Outsourced manufacturing and global sourcing of raw materials are exposing pharmaceutical companies to an increased threat of counterfeiting, intellectual property theft, and product contamination. That was one of the main findings in a recent study that examined pharmaceutical supply chains, including the outsourcing of drug development, sourcing, and manufacturing to developing nations. The survey, which was co-sponsored by PriceWaterhouseCoopers LLP and Axendia Inc., canvassed 112 industry executives from pharmaceutical, medical device, and biotechnology companies in 12 countries.
Three-fourths of respondents said their companies plan to increase their manufacturing outside of the United States. Yet executives at pharmaceutical and life sciences companies increasingly worry about supply lines as more of them begin manufacturing and sourcing drugs and medicines in emerging economies such as China, India, Mexico, and Brazil. Half of the survey respondents said that raw materials sourced outside the United States represented their supply chains' greatest vulnerability, while 61 percent viewed contaminated or nonconforming raw materials as the top supply chain threat over the next five years.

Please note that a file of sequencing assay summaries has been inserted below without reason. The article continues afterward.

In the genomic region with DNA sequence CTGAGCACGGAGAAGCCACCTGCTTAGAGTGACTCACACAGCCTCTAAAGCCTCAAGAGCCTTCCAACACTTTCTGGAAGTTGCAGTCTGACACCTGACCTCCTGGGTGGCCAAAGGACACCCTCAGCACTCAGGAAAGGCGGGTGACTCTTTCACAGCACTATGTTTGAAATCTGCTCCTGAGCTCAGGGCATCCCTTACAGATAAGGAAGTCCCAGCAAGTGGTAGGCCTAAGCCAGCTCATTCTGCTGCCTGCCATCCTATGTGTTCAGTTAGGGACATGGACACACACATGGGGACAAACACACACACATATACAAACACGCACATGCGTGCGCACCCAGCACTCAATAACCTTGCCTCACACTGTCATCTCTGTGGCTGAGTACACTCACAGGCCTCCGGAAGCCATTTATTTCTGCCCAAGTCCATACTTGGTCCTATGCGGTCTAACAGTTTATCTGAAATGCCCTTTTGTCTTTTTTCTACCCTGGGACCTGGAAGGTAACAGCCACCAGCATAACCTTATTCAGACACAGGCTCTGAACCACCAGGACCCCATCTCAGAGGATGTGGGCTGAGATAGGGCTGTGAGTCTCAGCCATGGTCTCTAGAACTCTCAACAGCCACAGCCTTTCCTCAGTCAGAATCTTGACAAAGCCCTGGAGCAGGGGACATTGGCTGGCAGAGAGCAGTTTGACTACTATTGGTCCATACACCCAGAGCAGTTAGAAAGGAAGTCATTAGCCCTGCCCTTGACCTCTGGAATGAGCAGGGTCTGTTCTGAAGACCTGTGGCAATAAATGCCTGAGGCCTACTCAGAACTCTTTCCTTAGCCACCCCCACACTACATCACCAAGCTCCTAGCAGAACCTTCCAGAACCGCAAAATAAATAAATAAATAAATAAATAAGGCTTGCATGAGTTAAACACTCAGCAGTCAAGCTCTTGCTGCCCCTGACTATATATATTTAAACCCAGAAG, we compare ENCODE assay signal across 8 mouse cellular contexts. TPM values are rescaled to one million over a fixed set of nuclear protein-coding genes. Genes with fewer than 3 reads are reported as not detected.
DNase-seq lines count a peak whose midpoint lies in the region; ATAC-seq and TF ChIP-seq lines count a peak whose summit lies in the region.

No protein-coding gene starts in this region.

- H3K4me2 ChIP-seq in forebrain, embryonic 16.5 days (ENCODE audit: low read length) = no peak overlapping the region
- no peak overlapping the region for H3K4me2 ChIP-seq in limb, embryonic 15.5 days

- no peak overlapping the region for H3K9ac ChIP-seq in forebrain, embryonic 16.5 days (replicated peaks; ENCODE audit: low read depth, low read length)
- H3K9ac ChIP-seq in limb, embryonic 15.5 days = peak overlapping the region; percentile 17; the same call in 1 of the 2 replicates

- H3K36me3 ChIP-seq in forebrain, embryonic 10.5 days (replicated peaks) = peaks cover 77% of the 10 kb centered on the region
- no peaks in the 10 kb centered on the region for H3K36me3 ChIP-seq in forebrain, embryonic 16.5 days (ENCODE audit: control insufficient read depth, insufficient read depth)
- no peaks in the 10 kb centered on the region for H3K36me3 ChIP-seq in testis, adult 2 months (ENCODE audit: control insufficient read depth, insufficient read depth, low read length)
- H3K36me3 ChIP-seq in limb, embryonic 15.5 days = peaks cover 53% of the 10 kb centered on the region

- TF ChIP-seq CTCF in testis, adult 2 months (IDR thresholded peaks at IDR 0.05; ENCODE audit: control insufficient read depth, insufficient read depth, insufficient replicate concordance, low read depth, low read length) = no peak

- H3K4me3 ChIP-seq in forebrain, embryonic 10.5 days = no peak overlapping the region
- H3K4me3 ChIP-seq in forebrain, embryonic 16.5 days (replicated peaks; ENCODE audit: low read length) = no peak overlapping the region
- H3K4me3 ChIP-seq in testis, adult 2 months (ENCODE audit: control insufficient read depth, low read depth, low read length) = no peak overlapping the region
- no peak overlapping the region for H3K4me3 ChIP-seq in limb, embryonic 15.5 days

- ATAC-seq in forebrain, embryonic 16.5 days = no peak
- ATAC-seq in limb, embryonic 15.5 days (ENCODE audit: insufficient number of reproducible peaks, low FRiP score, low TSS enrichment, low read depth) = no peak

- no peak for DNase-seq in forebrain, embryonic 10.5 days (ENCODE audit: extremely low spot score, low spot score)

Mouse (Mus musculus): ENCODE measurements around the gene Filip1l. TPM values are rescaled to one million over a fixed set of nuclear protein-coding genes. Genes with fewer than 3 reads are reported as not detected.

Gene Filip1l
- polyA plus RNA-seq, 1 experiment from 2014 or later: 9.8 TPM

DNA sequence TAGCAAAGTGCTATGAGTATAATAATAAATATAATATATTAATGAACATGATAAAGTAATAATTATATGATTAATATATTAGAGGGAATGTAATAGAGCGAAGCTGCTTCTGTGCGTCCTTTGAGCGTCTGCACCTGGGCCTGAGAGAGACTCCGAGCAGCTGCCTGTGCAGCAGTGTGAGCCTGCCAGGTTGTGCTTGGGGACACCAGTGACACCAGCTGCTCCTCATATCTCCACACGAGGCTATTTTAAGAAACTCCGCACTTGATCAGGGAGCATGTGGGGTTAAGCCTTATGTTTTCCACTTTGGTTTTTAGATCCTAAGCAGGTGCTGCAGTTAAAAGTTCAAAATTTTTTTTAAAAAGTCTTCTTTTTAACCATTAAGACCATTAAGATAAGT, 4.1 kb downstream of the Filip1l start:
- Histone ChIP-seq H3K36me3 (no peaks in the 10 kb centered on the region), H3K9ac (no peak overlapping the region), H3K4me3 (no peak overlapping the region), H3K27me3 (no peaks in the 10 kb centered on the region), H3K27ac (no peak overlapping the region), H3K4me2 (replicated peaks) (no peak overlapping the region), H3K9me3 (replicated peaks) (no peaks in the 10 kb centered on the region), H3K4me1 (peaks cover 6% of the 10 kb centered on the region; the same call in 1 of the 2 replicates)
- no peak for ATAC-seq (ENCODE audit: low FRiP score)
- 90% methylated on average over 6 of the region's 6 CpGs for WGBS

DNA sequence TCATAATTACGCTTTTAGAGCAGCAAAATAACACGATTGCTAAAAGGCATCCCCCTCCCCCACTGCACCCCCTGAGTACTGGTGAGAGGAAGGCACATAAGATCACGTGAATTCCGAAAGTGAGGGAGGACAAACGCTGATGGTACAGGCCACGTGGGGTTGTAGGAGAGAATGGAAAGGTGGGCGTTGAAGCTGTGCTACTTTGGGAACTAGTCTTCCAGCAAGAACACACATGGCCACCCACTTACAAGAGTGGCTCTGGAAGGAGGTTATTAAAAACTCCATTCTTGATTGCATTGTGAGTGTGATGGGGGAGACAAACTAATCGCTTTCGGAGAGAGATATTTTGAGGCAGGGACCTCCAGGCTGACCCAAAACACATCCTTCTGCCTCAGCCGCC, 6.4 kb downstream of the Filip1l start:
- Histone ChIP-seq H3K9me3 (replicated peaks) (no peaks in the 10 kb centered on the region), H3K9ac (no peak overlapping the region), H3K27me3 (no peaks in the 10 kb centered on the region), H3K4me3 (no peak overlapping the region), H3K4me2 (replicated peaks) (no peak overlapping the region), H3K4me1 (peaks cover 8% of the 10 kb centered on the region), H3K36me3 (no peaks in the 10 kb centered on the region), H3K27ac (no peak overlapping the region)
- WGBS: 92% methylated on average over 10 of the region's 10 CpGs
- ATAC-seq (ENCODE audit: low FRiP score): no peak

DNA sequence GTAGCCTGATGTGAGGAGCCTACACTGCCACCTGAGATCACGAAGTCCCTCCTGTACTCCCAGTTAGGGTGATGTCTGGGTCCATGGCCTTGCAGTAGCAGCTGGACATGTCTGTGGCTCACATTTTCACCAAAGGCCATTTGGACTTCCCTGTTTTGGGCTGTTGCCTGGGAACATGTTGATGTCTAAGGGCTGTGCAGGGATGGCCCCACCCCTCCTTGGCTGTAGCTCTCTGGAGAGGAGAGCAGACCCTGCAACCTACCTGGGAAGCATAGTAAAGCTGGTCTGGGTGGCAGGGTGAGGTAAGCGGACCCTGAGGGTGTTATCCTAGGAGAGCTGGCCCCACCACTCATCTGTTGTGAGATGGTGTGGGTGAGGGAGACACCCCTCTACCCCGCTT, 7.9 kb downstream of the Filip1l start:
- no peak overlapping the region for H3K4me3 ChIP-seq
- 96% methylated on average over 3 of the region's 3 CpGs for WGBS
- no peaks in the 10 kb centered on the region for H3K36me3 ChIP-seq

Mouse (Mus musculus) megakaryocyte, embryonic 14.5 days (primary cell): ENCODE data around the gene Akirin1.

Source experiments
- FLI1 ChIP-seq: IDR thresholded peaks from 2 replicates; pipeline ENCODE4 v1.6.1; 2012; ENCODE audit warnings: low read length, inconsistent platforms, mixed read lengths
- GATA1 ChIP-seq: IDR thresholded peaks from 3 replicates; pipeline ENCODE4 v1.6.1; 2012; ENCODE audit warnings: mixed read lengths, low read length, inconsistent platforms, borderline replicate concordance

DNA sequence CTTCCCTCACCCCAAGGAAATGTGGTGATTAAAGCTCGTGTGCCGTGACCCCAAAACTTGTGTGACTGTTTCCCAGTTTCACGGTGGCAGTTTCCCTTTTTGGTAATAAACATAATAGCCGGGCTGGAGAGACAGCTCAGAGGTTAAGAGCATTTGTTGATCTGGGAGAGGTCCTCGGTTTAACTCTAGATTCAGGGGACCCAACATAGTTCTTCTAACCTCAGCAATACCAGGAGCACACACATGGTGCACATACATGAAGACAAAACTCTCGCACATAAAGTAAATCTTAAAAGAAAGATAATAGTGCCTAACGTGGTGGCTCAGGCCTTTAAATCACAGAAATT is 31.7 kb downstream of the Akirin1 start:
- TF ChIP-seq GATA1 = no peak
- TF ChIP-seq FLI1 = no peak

Limited supply chain visibility based on "snapshots in time" frustrated the survey respondents. Seventy-seven percent stated that their primary method for gaining visibility into their suppliers' practices is a periodic audit. Only 25 percent of those surveyed reported sharing common practices and information with suppliers, while a mere 3 percent said that they have access to suppliers' data in real time. Sixty-six percent said they can obtain a global view of their supply chain activity but they need to manually aggregate the data from multiple locations.
Track-and-trace technology to provide supply chain visibility is now available, but that doesn't mean most companies are using it. Respondents cited four obstacles to its adoption: cost, difficulty of implementation, lack of industry standards, and lack of regulatory requirements and guidance.
Until the industry implements systems that can provide real-time, global supply chain visibility—including information from suppliers, distributors, logistics service providers, and contract manufacturers—the report says, companies will find it difficult to ensure the safety and effectiveness of pharma and life sciences products.
To view the complete study findings, go to: www.pwc.com/us/supplychainsurvey.